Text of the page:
Set Mining – A deceptively simple strategy to trap your poker adversaries

Set mining in poker is one of the simplest strategies in the no limit hold’em playbook. It’s simple because it epitomises fit or fold poker; if you make your hand, play big; if you miss the flop, fold. This article lays out the fundamental principles of set mining, and how you can successfully integrate it into your game.

What is set mining?

In basic terms, a player is set mining when they’re dealt a small to medium pocket pair, and they invest a relatively small amount of their stack with into a pot with the intention of making three of a kind on the flop. Thus turning a medium-weak hand into a very strong hand, and ideally, a small investment into a towering pile of chips into the bargain.

As on average we’ll only get dealt a pocket pair every 17 hands—and then only make a set every 10 flops after that—it’s important to know which situations lend themselves to set mining, and how to exploit our opponents to the fullest once we finally make our set.

When are we set mining and when aren’t we?

Technically speaking, we are not set mining when we’re the aggressor pre-flop. In these circumstances, we have the golden advantage of pre-flop aggression and based on flop texture and the tendencies of our opponents, we should be able to take down a good proportion of these pots with a simple c-betting strategy*.

When we’re set mining, our primary objective is to make our hand on the flop, or fold. If we don’t make a set, any continuation play thereafter should be based on other reads from the game thus far.

Why is set mining effective?

Set mining is an effective strategy for several reasons:

A flopped set is usually the best hand, and stands to improve or remain the best hand up until the river. This means that we can start building a big pot right away with the intention of playing for full stacks.

A flopped set is very well disguised when hit. This means that players will struggle to put us on a hand and make it easier for us to take their chips on further streets.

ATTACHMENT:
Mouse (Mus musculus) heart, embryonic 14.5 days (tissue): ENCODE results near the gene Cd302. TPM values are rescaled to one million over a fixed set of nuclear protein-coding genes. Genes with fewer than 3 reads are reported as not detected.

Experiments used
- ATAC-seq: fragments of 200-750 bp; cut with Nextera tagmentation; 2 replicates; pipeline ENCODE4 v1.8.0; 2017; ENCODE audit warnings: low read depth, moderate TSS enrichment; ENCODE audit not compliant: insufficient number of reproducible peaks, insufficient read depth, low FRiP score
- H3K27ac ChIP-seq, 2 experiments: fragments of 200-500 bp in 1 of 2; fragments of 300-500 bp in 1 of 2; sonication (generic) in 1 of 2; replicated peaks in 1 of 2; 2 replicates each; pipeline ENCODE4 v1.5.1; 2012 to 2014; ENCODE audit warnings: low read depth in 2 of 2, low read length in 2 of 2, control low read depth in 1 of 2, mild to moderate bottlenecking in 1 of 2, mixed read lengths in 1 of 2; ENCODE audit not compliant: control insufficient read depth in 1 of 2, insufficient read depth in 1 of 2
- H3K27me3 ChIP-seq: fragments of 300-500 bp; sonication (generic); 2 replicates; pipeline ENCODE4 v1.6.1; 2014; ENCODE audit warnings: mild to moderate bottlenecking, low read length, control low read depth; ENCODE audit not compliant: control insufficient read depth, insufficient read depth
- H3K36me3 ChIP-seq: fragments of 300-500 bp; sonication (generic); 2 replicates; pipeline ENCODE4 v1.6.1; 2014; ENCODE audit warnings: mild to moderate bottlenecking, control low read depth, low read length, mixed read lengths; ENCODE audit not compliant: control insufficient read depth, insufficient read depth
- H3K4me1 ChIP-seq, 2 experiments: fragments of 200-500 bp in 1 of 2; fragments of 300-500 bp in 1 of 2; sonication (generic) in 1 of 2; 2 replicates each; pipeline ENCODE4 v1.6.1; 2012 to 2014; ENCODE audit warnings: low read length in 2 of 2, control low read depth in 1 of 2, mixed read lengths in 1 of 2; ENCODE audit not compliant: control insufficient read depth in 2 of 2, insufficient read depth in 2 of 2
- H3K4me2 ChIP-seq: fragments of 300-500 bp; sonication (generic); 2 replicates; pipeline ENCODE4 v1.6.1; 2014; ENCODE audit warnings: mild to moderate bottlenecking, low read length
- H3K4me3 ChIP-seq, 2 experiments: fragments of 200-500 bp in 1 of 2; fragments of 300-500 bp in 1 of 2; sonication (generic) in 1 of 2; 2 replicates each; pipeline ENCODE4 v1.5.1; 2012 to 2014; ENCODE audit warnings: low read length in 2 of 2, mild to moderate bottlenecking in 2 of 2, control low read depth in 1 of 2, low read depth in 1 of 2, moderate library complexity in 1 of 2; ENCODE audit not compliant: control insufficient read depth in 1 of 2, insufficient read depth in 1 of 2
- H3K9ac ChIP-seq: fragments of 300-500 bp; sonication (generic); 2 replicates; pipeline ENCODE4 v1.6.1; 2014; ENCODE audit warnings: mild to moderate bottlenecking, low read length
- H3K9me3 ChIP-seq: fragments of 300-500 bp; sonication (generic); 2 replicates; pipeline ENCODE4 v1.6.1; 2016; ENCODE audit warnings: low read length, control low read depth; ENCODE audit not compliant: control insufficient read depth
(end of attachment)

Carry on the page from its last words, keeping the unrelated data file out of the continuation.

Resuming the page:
Especially in deep-stacked games*, a small investment pre-flop can yield huge returns when our opponents have stacks of 100bb or more.

However, this doesn’t mean we should set mine with each and every pocket pair we get dealt. On the contrary, there are certain circumstances where set mining is actually a terrible idea, and these specific scenarios can be identified based on our implied odds.

The odds making set poker are 8.5/1 (or 10.5%). Which means on average we will have to make back 10 times our investment for every set we flop. So, when we are lucky enough to get dealt a pair, it is very important to check that the bet we are facing can actually be covered tenfold by someone else we are up against in the hand.

It’s no good calling a £30 bet to find ourselves the proud owner of a shiny new set, only to then discover that our opponent only has a measly £35 back. Sure, we’re likely to win the pot, but make that play 9 times more with the same odds, and we’ll be pumping a lot of dead money into pots with little promise of a big return.

Things to be considered before set mining.

Like virtually every situation in poker, being in position is a huge advantage*. This applies to set mining too. When playing in position you will have greater control over the size of the pot and you should certainly aim to set mine more in position than out of position.

Conversely, it makes sense to avoid certain situations when playing out of position; specifically, playing small pocket pairs in heads up pots. Set mining can be a costly investment, and it is important to consider the strength of your opponent’s hand if considering a call out of position. If you defend too liberally, you may find yourself check-folding a lot of flops to c-bets without any real chance of making big money when you hit your hand. Knowing that your opponent has a strong-premium holding makes set mining very profitable. Whereas set mining against blind steals can be very costly in the long run.